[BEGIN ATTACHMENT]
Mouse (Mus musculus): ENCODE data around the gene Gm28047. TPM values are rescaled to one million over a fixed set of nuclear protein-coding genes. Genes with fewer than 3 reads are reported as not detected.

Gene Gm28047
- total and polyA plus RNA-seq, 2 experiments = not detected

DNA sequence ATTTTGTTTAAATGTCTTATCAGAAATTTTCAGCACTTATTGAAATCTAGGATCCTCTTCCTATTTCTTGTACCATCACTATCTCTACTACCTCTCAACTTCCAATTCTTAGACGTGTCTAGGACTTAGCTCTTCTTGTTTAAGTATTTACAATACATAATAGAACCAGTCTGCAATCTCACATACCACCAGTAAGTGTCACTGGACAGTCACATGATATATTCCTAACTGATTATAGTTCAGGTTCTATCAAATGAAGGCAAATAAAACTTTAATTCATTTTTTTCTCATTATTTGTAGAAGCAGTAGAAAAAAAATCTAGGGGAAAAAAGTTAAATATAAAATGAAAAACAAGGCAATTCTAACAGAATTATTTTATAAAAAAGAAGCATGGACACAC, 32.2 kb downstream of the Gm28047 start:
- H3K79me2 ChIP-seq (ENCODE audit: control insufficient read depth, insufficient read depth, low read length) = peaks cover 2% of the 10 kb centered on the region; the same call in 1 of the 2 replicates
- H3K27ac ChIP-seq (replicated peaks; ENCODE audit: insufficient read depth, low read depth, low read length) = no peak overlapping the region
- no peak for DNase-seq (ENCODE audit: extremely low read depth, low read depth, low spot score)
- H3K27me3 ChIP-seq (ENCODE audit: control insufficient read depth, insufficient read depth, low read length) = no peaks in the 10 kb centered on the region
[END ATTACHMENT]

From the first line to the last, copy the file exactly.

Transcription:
Mouse (Mus musculus): ENCODE data around the gene Gm28047. TPM values are rescaled to one million over a fixed set of nuclear protein-coding genes. Genes with fewer than 3 reads are reported as not detected.

Gene Gm28047
- total and polyA plus RNA-seq, 2 experiments = not detected

DNA sequence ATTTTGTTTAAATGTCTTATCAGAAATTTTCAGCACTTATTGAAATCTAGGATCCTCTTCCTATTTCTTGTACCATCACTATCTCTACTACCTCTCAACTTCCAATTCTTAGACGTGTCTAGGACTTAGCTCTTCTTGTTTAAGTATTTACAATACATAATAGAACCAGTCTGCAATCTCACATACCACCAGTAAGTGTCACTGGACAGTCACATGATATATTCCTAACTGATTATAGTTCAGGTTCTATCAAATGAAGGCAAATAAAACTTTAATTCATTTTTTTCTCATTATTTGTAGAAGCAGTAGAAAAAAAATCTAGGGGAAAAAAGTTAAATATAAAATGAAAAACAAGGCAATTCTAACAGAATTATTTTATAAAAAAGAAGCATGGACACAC, 32.2 kb downstream of the Gm28047 start:
- H3K79me2 ChIP-seq (ENCODE audit: control insufficient read depth, insufficient read depth, low read length) = peaks cover 2% of the 10 kb centered on the region; the same call in 1 of the 2 replicates
- H3K27ac ChIP-seq (replicated peaks; ENCODE audit: insufficient read depth, low read depth, low read length) = no peak overlapping the region
- no peak for DNase-seq (ENCODE audit: extremely low read depth, low read depth, low spot score)
- H3K27me3 ChIP-seq (ENCODE audit: control insufficient read depth, insufficient read depth, low read length) = no peaks in the 10 kb centered on the region